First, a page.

The Board denied Mr. Alexander's request (on behalf of petitioner) for review, in a reasoned decision of October 6, 1982. It found the denial of the third continuance correct, saying that Mr. Alexander had not shown good cause for another postponement nor had he supplied the required documentation. The Board also found that failure to allow the submission of further evidence was not reversible error nor was Johnson prejudiced by that action; Johnson had had ample opportunity to present his case prior to the hearing.


Petitioner now asserts5 that (1) he was denied due process because he had no opportunity to participate in a factfinding hearing before the presiding official, thereby also losing the right to pursue other claims, and (2) the MSPB abused its discretion in denying the motion for continuance both (a) because it failed to follow normal procedures by not sending copies of all relevant papers to petitioner (as opposed to his counsel) and (b) because the Board was on notice of Mr. Alexander's lack of diligence and petitioner's incapacity.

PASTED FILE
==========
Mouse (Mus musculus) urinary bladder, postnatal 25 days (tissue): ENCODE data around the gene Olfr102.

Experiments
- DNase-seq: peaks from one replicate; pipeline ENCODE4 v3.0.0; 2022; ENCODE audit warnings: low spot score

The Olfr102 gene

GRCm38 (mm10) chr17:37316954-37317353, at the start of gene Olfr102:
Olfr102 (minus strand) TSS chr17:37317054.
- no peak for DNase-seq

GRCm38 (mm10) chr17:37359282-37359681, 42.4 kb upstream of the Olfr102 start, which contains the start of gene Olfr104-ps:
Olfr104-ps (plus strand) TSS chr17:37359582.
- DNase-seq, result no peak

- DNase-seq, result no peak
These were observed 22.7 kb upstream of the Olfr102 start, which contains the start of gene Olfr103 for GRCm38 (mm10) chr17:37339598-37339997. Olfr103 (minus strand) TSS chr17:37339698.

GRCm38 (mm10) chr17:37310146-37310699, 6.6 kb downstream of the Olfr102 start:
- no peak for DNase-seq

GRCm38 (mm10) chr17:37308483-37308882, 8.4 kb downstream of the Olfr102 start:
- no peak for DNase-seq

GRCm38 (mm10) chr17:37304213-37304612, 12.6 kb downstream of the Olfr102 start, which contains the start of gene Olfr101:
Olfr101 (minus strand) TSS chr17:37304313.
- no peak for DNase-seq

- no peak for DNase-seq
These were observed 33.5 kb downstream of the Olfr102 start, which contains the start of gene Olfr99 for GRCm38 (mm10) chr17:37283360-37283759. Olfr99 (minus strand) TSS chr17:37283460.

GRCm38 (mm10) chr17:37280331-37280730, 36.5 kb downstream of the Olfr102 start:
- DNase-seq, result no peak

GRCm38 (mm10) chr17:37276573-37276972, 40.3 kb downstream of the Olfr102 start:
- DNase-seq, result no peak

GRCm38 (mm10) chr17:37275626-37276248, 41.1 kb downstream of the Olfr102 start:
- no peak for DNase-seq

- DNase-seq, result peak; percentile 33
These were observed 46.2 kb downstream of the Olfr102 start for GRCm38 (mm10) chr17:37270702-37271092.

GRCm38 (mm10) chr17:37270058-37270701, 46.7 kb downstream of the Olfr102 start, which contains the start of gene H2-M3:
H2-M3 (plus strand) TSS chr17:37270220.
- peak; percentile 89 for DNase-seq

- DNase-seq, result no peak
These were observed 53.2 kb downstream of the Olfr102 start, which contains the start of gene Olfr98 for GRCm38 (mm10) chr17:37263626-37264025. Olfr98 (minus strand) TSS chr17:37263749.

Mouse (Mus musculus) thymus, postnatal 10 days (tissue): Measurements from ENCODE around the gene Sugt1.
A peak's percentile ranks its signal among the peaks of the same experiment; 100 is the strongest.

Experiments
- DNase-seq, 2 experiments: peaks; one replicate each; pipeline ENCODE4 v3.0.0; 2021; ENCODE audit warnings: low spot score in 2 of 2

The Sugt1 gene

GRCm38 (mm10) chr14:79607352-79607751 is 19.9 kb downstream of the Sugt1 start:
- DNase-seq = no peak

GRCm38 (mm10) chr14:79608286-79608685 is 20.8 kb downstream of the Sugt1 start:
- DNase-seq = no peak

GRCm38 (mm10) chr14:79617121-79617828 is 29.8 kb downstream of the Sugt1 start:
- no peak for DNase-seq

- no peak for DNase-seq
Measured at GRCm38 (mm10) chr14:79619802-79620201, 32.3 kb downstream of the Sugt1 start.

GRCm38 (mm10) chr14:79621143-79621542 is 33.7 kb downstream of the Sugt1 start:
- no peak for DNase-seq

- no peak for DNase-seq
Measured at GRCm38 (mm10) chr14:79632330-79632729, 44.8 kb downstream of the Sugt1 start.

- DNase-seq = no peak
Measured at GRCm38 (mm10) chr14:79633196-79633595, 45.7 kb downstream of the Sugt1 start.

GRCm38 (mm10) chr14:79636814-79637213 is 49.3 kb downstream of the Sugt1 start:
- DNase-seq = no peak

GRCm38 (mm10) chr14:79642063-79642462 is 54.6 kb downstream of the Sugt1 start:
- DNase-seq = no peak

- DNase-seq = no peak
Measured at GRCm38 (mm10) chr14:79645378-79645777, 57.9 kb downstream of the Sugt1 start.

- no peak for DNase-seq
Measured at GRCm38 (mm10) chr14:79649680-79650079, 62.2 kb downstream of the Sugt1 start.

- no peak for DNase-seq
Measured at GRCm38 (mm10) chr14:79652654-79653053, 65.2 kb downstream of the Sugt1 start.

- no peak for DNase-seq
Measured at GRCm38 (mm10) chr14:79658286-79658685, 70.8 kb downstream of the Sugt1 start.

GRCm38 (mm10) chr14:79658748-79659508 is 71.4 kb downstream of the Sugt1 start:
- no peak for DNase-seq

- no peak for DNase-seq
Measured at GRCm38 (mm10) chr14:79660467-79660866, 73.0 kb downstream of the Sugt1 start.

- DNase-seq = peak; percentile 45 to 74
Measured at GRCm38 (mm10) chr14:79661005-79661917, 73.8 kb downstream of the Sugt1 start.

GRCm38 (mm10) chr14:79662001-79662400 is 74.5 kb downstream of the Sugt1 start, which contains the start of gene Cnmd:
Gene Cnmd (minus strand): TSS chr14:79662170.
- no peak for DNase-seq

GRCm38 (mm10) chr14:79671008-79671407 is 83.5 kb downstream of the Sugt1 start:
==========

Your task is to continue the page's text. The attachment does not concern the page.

We find no fault with the Board's decision. In tension are (1) petitioner Johnson's apparent expectation of receiving a hearing in the appeal of his removal with (2) the Congressional directives to the MSPB to be expeditious in its handling of appeals. See 5 U.S.C. Secs. 7701(i)(1) and (4). There is no question of petitioner's entitlement to appeal the removal action to the MSPB under 5 U.S.C. Sec. 7701, nor is there any dispute regarding petitioner's right to request a hearing under 5 U.S.C. Sec. 7701(a)(1).


Under 5 U.S.C. Sec. 7701(j), supra, the Board promulgated regulations which inform appellants of their rights and which establish procedures by which an appeal may be decided either on the record or following a hearing. Motions for postponements of hearings are provided for under 5 C.F.R. 1201.51 and 5 C.F.R. 1201.55. The former provision includes the statement that "[m]otions for postponement ... shall be made in writing and accompanied by an affidavit setting forth the reasons for the request and shall be granted only upon a showing of good cause".


Mr. Alexander was on notice of the Board's requirements from the statute, the regulations, and the Board's communications to him.6 Petitioner's third motion, involved here, presented no affidavit and made virtually no attempt at a "good cause" showing. Two prior continuances had been granted despite delayed or insufficient support. Almost all of the normal 120 days for determination of an appeal to the MSPB had already elapsed. This is not a case where a presiding official abused his discretion in denying the third request. The record shows fairness on the presiding official's part in granting two continuances, great diligence in his further attempts to establish a mutually acceptable hearing date, and a general lack of cooperation on the part of petitioner's counsel.